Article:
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Fairytales of data

3 min read


Our nation is deep in a conversation about the role of standardized testing in our education system. Where are we now?

It is more than a decade since NCLB reforms gave us annual testing and required schools to publicly report their data. In general, individual state scores increased during that time (though this conclusion is not without controversy).

So cause for cheers, yes? Hooray America! Marching band down Fifth Avenue!

Why no! — record scratch — the United States is far behind in international achievement and our domestic growth is stunted.

At least that’s what we’ve been told recently. ExxonMobil has been running this commercial. Media outlets report our international comparisons, the Common Core State Standards cite international testing as influential in their development, and Condoleezza Rice and Joel Klein (of Rupert Murdoch’s News Corp.) dramatically cited our failures to compete globally in their “U.S. Education Reform and National Security” report.

What story would you tell: Wide variations in data

The truth is, it’s not so clear that we have an achievement problem.

  • In one instance, U.S. 10th-graders scored comparably low internationally, and these PISA 2009 results were the major factor in our obsession with Finland.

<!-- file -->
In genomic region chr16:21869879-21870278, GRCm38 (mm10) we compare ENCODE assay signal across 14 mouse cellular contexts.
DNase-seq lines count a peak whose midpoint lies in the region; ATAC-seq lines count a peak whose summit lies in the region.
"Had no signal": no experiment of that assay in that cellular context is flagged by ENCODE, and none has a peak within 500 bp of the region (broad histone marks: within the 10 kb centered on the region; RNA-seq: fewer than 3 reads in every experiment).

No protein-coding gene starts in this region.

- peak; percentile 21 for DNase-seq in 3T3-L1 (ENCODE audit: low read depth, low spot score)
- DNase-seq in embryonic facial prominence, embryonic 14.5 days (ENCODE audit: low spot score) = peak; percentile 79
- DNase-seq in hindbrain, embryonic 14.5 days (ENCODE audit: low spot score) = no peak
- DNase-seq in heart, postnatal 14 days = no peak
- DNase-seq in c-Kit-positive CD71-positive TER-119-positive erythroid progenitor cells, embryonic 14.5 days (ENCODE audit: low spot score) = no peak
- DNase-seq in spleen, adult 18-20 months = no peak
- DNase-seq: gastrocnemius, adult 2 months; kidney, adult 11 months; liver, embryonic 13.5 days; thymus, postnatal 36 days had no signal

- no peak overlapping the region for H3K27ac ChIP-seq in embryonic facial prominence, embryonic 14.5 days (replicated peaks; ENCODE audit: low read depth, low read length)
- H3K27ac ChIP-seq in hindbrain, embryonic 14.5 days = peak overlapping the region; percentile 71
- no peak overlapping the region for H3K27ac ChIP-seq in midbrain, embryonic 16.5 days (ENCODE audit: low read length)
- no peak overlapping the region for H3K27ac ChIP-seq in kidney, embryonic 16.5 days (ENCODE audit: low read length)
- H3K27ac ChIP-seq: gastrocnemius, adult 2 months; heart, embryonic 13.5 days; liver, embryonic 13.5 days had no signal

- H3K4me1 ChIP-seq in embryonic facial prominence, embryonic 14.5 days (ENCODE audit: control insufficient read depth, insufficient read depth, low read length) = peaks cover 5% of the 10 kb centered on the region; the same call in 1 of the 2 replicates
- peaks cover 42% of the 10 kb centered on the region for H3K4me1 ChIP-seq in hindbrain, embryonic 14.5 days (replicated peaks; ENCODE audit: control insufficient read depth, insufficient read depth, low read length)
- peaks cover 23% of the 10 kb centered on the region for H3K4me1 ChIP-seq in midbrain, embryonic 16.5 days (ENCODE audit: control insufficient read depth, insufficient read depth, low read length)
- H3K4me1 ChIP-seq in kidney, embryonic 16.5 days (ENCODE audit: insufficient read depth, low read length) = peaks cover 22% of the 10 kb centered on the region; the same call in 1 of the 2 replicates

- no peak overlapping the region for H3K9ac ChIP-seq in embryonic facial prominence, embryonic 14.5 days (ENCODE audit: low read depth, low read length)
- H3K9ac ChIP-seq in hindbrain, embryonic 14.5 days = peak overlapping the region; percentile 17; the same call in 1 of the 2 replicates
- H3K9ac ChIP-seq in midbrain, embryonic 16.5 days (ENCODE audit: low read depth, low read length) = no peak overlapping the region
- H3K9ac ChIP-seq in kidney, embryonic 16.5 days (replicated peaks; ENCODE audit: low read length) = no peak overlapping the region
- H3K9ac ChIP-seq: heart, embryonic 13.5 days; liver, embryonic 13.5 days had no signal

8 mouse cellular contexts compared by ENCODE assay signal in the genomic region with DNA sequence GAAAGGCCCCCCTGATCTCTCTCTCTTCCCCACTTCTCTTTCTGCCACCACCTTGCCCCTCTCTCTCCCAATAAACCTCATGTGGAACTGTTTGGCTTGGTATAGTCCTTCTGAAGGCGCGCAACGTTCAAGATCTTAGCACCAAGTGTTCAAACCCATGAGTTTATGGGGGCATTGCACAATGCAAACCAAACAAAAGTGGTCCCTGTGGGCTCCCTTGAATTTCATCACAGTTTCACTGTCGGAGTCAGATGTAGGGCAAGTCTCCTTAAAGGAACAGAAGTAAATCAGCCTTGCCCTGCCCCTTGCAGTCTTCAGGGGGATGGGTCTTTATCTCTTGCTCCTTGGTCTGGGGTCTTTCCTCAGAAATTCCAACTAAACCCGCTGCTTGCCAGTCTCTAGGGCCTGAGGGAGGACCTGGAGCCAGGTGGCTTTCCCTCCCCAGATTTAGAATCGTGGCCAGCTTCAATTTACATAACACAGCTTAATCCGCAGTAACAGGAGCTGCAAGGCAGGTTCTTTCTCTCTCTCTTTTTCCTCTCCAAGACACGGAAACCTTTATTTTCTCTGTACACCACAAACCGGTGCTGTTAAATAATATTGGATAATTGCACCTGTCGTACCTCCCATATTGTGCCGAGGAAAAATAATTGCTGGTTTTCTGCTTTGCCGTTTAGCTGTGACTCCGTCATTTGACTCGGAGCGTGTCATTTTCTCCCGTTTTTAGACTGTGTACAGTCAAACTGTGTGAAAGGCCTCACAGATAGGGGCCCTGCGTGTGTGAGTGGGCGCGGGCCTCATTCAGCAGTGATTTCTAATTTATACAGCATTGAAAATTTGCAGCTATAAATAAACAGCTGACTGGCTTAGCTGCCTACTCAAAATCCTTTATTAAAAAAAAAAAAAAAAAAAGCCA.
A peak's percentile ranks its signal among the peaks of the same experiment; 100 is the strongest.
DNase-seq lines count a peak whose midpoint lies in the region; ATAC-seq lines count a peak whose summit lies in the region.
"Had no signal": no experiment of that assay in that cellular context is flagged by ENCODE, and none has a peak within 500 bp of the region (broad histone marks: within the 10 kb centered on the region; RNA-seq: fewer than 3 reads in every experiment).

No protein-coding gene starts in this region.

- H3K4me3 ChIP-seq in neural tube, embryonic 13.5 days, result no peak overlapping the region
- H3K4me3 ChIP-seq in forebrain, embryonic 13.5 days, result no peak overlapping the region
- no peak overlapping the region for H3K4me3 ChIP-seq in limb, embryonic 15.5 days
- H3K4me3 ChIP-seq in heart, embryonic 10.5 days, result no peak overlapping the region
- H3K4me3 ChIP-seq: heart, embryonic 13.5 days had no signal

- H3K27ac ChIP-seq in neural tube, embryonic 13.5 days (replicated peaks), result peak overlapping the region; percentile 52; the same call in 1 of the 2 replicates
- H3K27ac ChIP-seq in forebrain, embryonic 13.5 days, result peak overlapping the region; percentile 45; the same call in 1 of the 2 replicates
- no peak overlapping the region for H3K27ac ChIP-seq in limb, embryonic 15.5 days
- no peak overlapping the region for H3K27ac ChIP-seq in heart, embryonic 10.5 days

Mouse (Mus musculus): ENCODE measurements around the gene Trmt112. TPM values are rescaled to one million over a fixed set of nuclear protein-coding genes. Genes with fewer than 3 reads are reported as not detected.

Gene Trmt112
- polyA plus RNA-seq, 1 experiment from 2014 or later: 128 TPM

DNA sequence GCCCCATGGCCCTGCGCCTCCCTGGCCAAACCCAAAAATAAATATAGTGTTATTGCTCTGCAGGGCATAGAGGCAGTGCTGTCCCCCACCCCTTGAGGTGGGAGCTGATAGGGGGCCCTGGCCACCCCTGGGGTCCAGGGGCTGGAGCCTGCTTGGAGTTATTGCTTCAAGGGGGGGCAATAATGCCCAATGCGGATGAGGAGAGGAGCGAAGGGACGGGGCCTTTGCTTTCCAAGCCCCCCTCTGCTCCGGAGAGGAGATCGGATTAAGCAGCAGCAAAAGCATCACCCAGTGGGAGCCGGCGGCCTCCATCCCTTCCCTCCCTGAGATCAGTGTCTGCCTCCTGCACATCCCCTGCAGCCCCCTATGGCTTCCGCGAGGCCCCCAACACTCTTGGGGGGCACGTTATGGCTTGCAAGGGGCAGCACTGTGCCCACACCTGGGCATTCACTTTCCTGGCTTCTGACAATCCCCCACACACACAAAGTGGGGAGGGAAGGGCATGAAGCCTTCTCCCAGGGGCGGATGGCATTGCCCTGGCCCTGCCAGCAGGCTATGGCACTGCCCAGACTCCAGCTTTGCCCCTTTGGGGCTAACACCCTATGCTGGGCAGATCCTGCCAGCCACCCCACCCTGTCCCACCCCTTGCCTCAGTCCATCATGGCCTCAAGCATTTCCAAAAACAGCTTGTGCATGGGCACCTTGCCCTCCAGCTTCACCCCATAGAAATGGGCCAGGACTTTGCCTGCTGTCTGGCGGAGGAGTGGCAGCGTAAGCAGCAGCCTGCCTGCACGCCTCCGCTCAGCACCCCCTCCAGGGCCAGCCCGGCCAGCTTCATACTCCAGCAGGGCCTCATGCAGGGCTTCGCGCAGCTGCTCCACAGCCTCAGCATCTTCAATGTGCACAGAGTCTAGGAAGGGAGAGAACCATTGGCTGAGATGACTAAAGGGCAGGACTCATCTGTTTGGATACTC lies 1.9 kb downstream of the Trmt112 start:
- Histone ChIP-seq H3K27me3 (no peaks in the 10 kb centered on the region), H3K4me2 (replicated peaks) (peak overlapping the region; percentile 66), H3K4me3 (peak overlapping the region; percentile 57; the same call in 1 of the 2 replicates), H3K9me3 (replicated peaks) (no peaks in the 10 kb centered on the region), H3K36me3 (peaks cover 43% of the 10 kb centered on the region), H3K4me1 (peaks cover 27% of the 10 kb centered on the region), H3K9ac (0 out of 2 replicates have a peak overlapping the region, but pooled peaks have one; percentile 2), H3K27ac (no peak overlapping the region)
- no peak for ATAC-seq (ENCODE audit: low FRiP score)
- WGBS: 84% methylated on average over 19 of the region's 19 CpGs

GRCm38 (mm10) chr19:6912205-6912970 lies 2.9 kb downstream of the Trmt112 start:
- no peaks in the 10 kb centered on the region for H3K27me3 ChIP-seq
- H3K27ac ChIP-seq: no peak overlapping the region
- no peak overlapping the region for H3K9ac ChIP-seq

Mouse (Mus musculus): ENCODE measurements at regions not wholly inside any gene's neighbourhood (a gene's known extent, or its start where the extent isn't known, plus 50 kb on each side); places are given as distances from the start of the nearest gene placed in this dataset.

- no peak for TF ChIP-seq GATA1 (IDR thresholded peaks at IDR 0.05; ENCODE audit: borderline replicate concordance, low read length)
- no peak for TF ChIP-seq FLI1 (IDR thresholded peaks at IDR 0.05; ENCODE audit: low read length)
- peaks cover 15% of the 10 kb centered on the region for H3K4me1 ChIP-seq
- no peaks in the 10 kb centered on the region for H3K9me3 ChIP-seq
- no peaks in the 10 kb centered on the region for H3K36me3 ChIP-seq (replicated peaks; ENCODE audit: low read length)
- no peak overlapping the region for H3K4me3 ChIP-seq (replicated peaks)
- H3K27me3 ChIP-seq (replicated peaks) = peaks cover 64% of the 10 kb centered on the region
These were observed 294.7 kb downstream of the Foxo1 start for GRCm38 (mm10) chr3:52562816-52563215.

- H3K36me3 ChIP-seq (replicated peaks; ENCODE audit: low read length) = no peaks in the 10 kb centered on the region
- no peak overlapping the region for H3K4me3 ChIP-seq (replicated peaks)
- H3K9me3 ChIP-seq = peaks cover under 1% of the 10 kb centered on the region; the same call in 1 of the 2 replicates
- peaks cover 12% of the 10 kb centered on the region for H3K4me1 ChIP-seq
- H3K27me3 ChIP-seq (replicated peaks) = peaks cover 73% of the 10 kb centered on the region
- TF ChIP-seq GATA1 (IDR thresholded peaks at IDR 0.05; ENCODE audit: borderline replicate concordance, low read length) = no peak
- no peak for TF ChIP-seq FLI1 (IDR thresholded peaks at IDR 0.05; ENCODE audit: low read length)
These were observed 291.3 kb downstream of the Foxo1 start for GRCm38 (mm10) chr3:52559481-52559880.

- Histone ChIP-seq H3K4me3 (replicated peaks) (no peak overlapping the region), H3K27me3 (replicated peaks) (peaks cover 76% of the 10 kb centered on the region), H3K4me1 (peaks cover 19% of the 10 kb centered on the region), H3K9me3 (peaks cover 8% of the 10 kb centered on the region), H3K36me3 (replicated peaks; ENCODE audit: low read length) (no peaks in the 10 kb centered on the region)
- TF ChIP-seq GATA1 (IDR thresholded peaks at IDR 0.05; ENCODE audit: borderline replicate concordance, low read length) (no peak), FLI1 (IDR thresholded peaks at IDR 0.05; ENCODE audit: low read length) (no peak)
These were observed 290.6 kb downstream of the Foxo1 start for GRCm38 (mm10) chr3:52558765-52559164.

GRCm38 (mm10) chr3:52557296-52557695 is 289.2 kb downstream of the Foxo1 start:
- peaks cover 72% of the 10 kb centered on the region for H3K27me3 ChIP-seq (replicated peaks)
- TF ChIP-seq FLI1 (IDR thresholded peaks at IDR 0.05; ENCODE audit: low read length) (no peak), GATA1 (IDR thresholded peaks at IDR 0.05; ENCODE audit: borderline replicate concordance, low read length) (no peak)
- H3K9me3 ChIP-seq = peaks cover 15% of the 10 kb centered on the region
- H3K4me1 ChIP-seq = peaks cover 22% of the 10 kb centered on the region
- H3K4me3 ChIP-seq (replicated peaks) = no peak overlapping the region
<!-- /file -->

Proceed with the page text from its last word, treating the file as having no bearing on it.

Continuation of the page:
• Yet, on the PIRLS 2011, a text of fourth-graders, the U.S. made dramatic gains across years and is up in the top 5 countries in the world in reading and our math scores are “indistinguishable” from Finland.
  • A 2008 trend report on the U.S. NAEP test showed growth in reading for all tested groups: fourth-, eighth- and 12th-graders.

Back to that PISA 2009 data that led to Finland being the answer (no offense Finland, you actually are doing most of what our education research says we should be doing, but policymakers ignore). A January 2013 analysis of that test’s data by Stanford University and the Economic Policy Institute — controlling for social class differences and a sampling error — found that the United States is not being outpaced by international students. In fact, in many factors, we appear to outpace others.

Now, this doesn’t mean that I — or any educator — believe we are done trying. The point here is that there is no clear story of U.S. education dramatically failing students. In most cases, the story is the exact opposite or at times at least too murky to know. My point: Don’t buy the story you are being handed. Sorry Exxon.

Further reading:

Christopher Lehman (@iChrisLehman) is an author, speaker and senior staff developer with the Teachers College Reading and Writing Project at Columbia University. He is author of several books for educators including “Energize Research Reading and Writing, and can be found at